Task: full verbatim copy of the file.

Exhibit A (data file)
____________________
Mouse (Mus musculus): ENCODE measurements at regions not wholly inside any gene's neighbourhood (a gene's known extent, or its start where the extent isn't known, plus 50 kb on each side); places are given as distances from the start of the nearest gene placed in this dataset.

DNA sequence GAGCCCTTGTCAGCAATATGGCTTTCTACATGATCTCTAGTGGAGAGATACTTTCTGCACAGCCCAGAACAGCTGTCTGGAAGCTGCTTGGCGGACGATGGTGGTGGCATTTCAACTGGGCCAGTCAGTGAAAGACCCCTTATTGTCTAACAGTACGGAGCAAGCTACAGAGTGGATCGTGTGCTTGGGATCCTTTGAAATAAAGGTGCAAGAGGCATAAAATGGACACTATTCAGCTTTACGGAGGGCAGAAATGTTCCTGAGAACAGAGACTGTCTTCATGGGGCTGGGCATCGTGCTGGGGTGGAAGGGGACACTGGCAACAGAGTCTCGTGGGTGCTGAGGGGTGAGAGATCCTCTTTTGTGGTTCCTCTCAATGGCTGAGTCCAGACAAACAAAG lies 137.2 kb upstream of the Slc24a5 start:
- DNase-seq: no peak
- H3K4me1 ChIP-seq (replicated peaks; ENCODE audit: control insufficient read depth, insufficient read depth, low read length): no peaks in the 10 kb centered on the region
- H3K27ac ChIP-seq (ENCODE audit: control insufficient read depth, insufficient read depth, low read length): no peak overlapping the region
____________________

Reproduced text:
Mouse (Mus musculus): ENCODE measurements at regions not wholly inside any gene's neighbourhood (a gene's known extent, or its start where the extent isn't known, plus 50 kb on each side); places are given as distances from the start of the nearest gene placed in this dataset.

DNA sequence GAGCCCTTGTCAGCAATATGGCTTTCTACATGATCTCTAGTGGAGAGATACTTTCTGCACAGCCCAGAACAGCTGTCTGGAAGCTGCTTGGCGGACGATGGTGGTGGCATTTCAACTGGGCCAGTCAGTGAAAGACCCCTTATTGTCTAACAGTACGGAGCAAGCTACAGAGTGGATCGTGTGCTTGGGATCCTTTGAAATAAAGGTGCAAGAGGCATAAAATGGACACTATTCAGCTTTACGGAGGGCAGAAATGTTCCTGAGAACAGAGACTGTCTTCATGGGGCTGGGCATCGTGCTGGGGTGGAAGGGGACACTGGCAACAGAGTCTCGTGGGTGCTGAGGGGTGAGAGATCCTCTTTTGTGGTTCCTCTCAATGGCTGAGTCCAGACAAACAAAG lies 137.2 kb upstream of the Slc24a5 start:
- DNase-seq: no peak
- H3K4me1 ChIP-seq (replicated peaks; ENCODE audit: control insufficient read depth, insufficient read depth, low read length): no peaks in the 10 kb centered on the region
- H3K27ac ChIP-seq (ENCODE audit: control insufficient read depth, insufficient read depth, low read length): no peak overlapping the region